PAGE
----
TURQUOISE HISTORY AND MYTHOLOGY
The Turquoise stone has been used for longer, and across more cultures than almost any other gemstone. It was first used by the Ancient Egyptians, who began mining the stone in 3200 B.C. The name turquoise is derived from the French ‘pierre turquoise’, meaning ‘Turkish stone.’ Although the stones were first mined in central Asia, they reached Europe via the bazaars of Turkey.
Raw Turquoise via TurquoiseNews.com
Across cultures, turquoise has been fashioned into a variety of objects from weapons to amulets. The Navajos used turquoise to bring much needed rain by throwing a stone into a river while praying to the rain god. Apaches thought turquoise could enhance the accuracy of their weapons, and the Zunis believed it could protect them from demons. In central Asia, turquoise was incorporated into horse riding accessories, as the stone was believe to help keep riders from falling.
Vintage Native American Turquoise Ring via LUXXOR Vintage
SOUTHWESTERN TURQUOISE JEWELRY
When most people think of turquoise in jewelry, they think of the silver and turquoise jewelry of the southwest. Most of this type of jewelry is made by the Navajo, Zuni, and Hopi Tribes. The Native Americans of the South West started making turquoise jewelry for trade in the late 1800s. They used locally mined turquoise, as well as stones brought over by Europeans from the Middle-East. The beauty of the stones combined with the workmanship of the Native American craftsman has made this type of jewelry extremely popular though the ages.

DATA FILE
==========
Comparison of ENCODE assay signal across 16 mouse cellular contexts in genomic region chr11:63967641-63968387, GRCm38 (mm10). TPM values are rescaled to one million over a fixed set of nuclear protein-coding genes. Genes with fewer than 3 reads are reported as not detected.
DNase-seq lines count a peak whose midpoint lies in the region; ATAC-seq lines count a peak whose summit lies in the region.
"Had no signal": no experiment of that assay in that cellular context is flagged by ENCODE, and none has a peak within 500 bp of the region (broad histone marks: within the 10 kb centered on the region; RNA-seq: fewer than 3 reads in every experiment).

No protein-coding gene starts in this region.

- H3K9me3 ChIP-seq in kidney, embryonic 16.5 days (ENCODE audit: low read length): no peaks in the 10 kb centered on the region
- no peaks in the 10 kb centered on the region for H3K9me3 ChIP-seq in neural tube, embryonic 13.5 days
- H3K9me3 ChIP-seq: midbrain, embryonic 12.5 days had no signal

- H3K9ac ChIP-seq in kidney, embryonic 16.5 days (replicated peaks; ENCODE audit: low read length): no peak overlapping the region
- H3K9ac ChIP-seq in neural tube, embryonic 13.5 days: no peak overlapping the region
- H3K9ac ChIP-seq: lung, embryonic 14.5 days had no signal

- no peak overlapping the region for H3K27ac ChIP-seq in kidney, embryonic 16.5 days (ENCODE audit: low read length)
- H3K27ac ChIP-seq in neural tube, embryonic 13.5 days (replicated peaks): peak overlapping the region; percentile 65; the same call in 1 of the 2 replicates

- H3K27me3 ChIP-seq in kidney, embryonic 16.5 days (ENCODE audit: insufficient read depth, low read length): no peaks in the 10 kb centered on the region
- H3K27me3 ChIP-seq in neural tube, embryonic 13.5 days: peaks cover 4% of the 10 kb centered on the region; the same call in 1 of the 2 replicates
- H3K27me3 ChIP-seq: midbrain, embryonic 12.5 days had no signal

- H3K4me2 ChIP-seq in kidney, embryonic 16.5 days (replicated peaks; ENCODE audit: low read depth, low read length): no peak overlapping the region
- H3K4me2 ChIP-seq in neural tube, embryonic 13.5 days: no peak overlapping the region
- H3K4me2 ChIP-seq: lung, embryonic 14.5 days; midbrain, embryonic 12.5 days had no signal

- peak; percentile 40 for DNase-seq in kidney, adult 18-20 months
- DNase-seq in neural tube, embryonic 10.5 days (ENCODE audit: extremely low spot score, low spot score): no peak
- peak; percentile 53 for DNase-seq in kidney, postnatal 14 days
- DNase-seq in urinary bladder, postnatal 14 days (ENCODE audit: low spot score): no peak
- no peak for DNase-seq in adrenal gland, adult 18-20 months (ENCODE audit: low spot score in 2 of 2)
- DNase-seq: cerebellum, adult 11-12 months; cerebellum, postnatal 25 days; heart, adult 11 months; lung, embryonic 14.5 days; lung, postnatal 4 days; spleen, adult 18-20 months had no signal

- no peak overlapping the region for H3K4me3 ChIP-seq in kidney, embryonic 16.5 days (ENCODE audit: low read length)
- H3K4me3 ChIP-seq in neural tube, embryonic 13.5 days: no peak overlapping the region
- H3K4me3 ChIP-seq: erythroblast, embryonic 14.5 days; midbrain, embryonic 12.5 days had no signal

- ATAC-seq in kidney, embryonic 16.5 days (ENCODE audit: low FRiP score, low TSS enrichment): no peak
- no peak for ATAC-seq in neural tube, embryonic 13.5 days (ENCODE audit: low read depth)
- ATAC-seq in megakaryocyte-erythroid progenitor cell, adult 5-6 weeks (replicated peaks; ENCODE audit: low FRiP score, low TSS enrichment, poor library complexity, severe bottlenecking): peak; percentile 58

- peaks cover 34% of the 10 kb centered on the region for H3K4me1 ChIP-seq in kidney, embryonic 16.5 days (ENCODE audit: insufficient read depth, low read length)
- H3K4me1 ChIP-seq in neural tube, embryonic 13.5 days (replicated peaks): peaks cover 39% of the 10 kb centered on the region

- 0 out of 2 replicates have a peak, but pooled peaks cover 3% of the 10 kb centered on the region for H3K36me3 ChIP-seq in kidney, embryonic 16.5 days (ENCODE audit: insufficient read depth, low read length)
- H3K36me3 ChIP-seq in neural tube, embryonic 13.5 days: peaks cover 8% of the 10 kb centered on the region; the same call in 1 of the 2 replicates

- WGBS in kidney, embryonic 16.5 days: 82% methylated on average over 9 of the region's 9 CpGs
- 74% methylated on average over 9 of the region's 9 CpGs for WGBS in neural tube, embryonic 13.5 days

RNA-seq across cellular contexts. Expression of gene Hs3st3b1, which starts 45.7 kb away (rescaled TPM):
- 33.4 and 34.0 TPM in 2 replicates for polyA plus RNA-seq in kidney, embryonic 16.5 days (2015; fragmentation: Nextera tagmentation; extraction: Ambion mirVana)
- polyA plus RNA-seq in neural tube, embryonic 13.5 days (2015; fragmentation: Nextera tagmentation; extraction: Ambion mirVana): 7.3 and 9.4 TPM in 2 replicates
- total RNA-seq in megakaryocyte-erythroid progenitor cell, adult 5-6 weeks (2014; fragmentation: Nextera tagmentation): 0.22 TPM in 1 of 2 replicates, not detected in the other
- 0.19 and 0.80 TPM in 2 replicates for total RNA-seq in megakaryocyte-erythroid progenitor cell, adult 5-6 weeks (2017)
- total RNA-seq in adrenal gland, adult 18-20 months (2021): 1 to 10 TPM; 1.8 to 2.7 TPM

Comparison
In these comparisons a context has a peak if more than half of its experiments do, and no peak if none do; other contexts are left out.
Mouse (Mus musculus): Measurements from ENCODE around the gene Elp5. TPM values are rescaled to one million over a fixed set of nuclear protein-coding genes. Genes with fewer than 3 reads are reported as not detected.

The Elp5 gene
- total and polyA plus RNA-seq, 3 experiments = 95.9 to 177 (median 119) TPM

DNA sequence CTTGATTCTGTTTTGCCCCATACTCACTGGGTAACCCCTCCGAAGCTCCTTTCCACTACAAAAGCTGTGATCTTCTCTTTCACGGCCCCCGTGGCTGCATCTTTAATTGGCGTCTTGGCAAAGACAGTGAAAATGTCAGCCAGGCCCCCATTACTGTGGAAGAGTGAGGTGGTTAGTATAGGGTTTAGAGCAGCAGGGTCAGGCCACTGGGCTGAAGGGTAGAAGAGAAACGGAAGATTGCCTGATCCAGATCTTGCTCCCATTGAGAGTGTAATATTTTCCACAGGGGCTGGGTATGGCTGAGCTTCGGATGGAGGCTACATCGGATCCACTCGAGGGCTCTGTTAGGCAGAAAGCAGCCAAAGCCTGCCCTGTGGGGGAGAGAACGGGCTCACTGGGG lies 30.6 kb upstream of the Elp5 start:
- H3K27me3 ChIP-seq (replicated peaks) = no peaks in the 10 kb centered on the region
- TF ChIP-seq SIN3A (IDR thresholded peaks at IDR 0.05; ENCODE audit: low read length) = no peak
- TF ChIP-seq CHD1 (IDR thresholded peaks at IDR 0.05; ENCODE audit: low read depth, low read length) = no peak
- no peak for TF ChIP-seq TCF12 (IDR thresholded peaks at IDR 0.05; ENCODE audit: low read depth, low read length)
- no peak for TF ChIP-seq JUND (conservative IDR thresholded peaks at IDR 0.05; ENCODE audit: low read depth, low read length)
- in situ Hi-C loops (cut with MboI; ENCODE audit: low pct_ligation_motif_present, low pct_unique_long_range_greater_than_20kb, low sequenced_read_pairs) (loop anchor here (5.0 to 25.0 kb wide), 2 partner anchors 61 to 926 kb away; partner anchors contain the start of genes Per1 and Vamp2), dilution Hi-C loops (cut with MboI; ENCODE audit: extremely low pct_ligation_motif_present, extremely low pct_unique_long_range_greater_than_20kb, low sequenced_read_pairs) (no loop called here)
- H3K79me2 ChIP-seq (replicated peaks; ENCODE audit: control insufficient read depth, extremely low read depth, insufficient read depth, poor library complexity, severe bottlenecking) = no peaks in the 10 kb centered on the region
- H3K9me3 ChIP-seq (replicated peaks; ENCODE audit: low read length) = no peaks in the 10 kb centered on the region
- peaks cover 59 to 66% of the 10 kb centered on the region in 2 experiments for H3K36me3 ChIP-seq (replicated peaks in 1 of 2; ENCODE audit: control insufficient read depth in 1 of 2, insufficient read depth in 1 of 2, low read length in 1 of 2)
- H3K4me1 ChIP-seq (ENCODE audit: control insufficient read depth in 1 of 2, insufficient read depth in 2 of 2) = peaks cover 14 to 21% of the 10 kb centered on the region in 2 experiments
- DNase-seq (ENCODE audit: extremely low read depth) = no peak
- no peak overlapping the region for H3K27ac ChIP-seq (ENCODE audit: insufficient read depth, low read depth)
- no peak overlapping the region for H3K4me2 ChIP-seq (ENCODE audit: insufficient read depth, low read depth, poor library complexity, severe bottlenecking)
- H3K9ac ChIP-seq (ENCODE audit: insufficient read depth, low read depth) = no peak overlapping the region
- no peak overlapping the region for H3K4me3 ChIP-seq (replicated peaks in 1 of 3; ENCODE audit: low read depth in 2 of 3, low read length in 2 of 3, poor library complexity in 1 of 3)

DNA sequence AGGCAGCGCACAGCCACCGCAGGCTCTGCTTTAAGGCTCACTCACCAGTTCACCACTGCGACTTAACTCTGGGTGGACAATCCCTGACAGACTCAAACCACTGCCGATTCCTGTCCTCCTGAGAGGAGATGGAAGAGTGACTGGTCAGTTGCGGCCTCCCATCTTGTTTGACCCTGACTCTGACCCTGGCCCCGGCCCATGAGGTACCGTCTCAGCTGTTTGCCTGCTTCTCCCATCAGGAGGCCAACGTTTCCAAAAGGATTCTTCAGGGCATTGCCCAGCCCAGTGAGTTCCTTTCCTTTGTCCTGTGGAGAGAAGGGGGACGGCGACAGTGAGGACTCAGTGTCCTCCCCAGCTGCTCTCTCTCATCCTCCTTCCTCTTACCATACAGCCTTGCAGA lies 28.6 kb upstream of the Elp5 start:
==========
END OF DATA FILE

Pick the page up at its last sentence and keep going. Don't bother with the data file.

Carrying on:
TURQUOISE IN VICTORIAN JEWELRY
In Victorian Jewelry, turquoise as a color was used to represent the wearer as royalty or an upper-class person. Turquoise stones were used in wedding jewelry to represent prosperity, youth, and innocent love. Turquoise can often be found in delicate Victorian rings with seed pearls or small diamonds; or on small love knot brooches, to be worn during the wedding ceremony. This is where the tradition of ‘something blue’ is derived.
Victorian Gold Ring With Turquoise and Diamonds via LUXXOR Vintage
In the late 1800′s when an extensive mourning routines became custom, turquoise was the stone of choice to introduce color into the mourning process. Turquoise was often used as mourning jewelry material for the Half-Mourning stage, and post Third Stage (Ordinary Stage). This was when the mourner was expected to begin to re-enter normal life post-mourning. This stage was introduced after twenty-one months and lasted for three months.
Victorian Gold Ring Turquoise and Seed Pearl c.1880s via LUXXOR Vintage
CARING FOR TURQUOISE JEWELRYTurquoise is a naturally soft and fragile stone. Much of the turquoise found on the market today has been stabilized with polymers to make it more durable and resistant to flaking ans scratching. For this reason turquoise jewelry should be stored separately in a jewelry pouch. Turquoise jewelry should also be kept away from lotions, hairspray, and other cosmetics.
For my current selection of turquoise jewelry click here.
The Book Of Stones by Robert Simmons & Naisha Ahsian
Indian Jewelry Of The American Southwest by William A Turnbaugh and Sarah Peabody Turnbaugh